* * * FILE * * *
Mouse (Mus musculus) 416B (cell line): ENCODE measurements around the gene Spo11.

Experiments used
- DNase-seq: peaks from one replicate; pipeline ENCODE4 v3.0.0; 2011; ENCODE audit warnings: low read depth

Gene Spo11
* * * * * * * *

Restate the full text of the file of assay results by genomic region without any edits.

Mouse (Mus musculus) 416B (cell line): ENCODE measurements around the gene Spo11.

Experiments used
- DNase-seq: peaks from one replicate; pipeline ENCODE4 v3.0.0; 2011; ENCODE audit warnings: low read depth

Gene Spo11